For further analysis, we investigated the chemical reaction barriers of H2S, O2 and TEMPO molecules functionalized on the CNT surface using first-principles density functional theory (DFT) (see Experimental section for computational methods). Fig. 3b shows a schematic diagram of the energy profile along the reaction coordinates exhibiting an activation barrier (Ea) in the chemical reactions between H2S and O2 molecules without/with TEMPO molecules. The reaction energies (Er) are defined by the energy difference between the reactant and the product. We considered the initial geometries of H2S and O2 molecules without/with TEMPO molecules functionalizing the CNT surface and the optimized final structures of H2SO4 molecules. We obtained the interpolated pathway determined geometrically using linear synchronous transit (LST),53 and calculated Ea and Er of the reaction. O2 molecules on the CNT surface could interact with H2S as well as H2O molecules. The chemical reaction between H2S and O2 would eventually produce H2SO4. As a result, p-doped CNT surfaces by oxygen were deoxidized with reduction of the hole carrier density and thus the current in CNT devices. Although the schematic reaction diagram shown in Fig. 3b represents an oversimplified reaction path to produce H2SO4 from H2S and thus cannot be matched with any reaction in the redox cycle, our calculations used for this diagram verifies an important catalytic behavior of TEMPO molecules. The activation barrier of 5.40 eV without TEMPO decreases by about 34% to be 3.56 eV with TEMPO implying that the presence of TEMPO may expedite the chemical reactions involving H2S, O2, H2O, etc., leading to the improvement of sensitivity.

Based on our proposed sensing mechanism, we present the presumed changes of IVg characteristics due to H2S in Fig. 4. The black curves in Fig. 4a and b represent IVg characteristics of typical semiconducting and metallic devices, respectively, in the absence of H2S. Note that the s-SWCNT device (Fig. 4a) exhibits a very high on–off ratio, while the on–off ratio of the m-SWCNT device (Fig. 4b) is close to one. In the presence of H2S, the redox reactions cause the electron back donation to CNT devices making them less p-doped as discussed above, resulting in IVg curves to be shifted to the left. Since the amount of the electron back-donation is proportional to the concentration of H2S, the higher the H2S concentration, the more to the left the IVg curve is shifted. For a given gate bias (usually zero bias), the measured current decreases with the H2S concentration from the black circle to the blue triangle to the red square in Fig. 4a and b. As clearly seen in the figure, we attribute much higher sensitivity in semiconducting CNT devices than in metallic devices to the significant difference in their on–off ratios. Our proposed sensing mechanism also explains the humidity effects. The initial conductance drop by H2O seen in our measurements is caused by the first stage of the redox reactions as described in Fig. 3a. The H2S sensitivity enhancement in the humid conditions with high RH can be elucidated by the fact that the reaction of TEMPO to TEMPO+ may increase with humidity.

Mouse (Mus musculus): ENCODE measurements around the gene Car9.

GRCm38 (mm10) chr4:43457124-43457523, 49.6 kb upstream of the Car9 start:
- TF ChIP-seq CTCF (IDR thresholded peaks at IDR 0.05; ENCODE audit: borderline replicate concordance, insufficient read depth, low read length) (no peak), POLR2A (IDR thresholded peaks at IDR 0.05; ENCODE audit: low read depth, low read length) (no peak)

Change in the I–Vg characteristic curves of (a) s-CNT and (b) m-CNT devices resulting from the redox reactions in the presence of H2S. The inset in each graph schematically represents the current as a function of H2S concentration.
Fig. 4 Change in the IVg characteristic curves of (a) s-CNT and (b) m-CNT devices resulting from the redox reactions in the presence of H2S. The inset in each graph schematically represents the current as a function of H2S concentration.

Conclusions

In summary, to date, there has been a dearth of studies on the role of relative humidity in H2S gas detection. The SWCNT device functionalized with TEMPO highly responded to H2S gas in water vapor. Its reactivity depends on the electronic properties of the active channel, especially s-SWCNTs showed a very high sensitivity of 420% at 60% humidity. Our sensors offer promising prospects for real-time monitoring of H2S gas not only with very high sensitivity and low power consumption, but potentially also at a low cost. The small size of the system will also allow future integration with low power microelectronics.

Acknowledgements

The Northeastern University authors acknowledge support from Advanced Energy Consortium, and the National Science Foundation Nanoscale Science and Engineering Center (NSEC) for High-rate Nanomanufacturing (NSF grant-EEC-0832785). The experiments were conducted at the George J Kostas Nanoscale Technology and Manufacturing Research Center. The Kyung Hee University authors gratefully acknowledge the financial support from the National Research Foundation of Korea (Grant no. 2011-0002456 and 2012-0005146). Some portion of our computational work was done using the resources of the KISTI Supercomputing Center (KSC-2012-C2-72 and KSC-2013-C2-024).

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Footnote

Electronic supplementary information (ESI) available: Additional experimental data (Fig. S1–S9), and a table displaying reduction and oxidation potential values. See DOI: 10.1039/c3an01762a